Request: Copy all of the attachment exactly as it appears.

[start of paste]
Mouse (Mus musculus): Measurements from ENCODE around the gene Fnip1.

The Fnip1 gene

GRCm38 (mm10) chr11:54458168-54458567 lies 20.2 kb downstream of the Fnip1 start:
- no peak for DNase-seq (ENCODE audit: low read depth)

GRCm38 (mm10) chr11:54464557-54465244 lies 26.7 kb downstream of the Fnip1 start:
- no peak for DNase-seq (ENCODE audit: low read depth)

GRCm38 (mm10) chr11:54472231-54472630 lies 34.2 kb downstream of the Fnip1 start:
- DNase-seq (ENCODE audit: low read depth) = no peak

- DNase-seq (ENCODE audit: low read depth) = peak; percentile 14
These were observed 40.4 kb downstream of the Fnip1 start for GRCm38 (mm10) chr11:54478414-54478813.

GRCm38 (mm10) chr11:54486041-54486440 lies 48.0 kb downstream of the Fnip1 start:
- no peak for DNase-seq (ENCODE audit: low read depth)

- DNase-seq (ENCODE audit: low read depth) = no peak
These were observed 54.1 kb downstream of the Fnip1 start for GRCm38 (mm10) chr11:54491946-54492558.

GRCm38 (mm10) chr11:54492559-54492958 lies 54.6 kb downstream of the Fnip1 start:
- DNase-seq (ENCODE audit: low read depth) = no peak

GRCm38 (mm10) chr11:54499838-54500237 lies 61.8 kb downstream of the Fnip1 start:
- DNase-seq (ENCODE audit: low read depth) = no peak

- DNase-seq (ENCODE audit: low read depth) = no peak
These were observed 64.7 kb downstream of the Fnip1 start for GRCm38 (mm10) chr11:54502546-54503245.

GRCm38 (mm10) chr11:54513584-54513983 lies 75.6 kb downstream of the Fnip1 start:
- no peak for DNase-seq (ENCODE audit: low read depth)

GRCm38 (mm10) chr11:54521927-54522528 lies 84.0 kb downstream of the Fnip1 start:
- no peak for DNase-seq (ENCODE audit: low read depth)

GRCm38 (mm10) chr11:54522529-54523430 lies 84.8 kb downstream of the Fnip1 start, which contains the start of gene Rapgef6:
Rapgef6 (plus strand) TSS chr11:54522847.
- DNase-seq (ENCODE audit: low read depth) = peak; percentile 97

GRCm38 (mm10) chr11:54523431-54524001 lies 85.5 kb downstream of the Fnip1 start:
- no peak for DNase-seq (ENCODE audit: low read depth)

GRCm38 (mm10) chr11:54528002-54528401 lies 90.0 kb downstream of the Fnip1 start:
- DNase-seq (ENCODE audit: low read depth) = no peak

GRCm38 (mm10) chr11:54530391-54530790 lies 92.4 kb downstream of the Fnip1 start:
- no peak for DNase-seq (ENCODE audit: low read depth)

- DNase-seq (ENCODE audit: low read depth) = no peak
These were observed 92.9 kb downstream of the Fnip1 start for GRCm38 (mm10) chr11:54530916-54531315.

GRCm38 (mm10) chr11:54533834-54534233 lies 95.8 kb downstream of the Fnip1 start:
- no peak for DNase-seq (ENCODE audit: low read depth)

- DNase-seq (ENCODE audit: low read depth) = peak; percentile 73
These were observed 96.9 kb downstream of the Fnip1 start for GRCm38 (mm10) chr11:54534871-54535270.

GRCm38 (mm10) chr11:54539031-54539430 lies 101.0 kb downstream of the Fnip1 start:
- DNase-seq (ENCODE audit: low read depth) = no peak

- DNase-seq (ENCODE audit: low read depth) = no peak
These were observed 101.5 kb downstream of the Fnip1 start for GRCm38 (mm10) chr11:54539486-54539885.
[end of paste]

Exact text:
Mouse (Mus musculus): Measurements from ENCODE around the gene Fnip1.

The Fnip1 gene

GRCm38 (mm10) chr11:54458168-54458567 lies 20.2 kb downstream of the Fnip1 start:
- no peak for DNase-seq (ENCODE audit: low read depth)

GRCm38 (mm10) chr11:54464557-54465244 lies 26.7 kb downstream of the Fnip1 start:
- no peak for DNase-seq (ENCODE audit: low read depth)

GRCm38 (mm10) chr11:54472231-54472630 lies 34.2 kb downstream of the Fnip1 start:
- DNase-seq (ENCODE audit: low read depth) = no peak

- DNase-seq (ENCODE audit: low read depth) = peak; percentile 14
These were observed 40.4 kb downstream of the Fnip1 start for GRCm38 (mm10) chr11:54478414-54478813.

GRCm38 (mm10) chr11:54486041-54486440 lies 48.0 kb downstream of the Fnip1 start:
- no peak for DNase-seq (ENCODE audit: low read depth)

- DNase-seq (ENCODE audit: low read depth) = no peak
These were observed 54.1 kb downstream of the Fnip1 start for GRCm38 (mm10) chr11:54491946-54492558.

GRCm38 (mm10) chr11:54492559-54492958 lies 54.6 kb downstream of the Fnip1 start:
- DNase-seq (ENCODE audit: low read depth) = no peak

GRCm38 (mm10) chr11:54499838-54500237 lies 61.8 kb downstream of the Fnip1 start:
- DNase-seq (ENCODE audit: low read depth) = no peak

- DNase-seq (ENCODE audit: low read depth) = no peak
These were observed 64.7 kb downstream of the Fnip1 start for GRCm38 (mm10) chr11:54502546-54503245.

GRCm38 (mm10) chr11:54513584-54513983 lies 75.6 kb downstream of the Fnip1 start:
- no peak for DNase-seq (ENCODE audit: low read depth)

GRCm38 (mm10) chr11:54521927-54522528 lies 84.0 kb downstream of the Fnip1 start:
- no peak for DNase-seq (ENCODE audit: low read depth)

GRCm38 (mm10) chr11:54522529-54523430 lies 84.8 kb downstream of the Fnip1 start, which contains the start of gene Rapgef6:
Rapgef6 (plus strand) TSS chr11:54522847.
- DNase-seq (ENCODE audit: low read depth) = peak; percentile 97

GRCm38 (mm10) chr11:54523431-54524001 lies 85.5 kb downstream of the Fnip1 start:
- no peak for DNase-seq (ENCODE audit: low read depth)

GRCm38 (mm10) chr11:54528002-54528401 lies 90.0 kb downstream of the Fnip1 start:
- DNase-seq (ENCODE audit: low read depth) = no peak

GRCm38 (mm10) chr11:54530391-54530790 lies 92.4 kb downstream of the Fnip1 start:
- no peak for DNase-seq (ENCODE audit: low read depth)

- DNase-seq (ENCODE audit: low read depth) = no peak
These were observed 92.9 kb downstream of the Fnip1 start for GRCm38 (mm10) chr11:54530916-54531315.

GRCm38 (mm10) chr11:54533834-54534233 lies 95.8 kb downstream of the Fnip1 start:
- no peak for DNase-seq (ENCODE audit: low read depth)

- DNase-seq (ENCODE audit: low read depth) = peak; percentile 73
These were observed 96.9 kb downstream of the Fnip1 start for GRCm38 (mm10) chr11:54534871-54535270.

GRCm38 (mm10) chr11:54539031-54539430 lies 101.0 kb downstream of the Fnip1 start:
- DNase-seq (ENCODE audit: low read depth) = no peak

- DNase-seq (ENCODE audit: low read depth) = no peak
These were observed 101.5 kb downstream of the Fnip1 start for GRCm38 (mm10) chr11:54539486-54539885.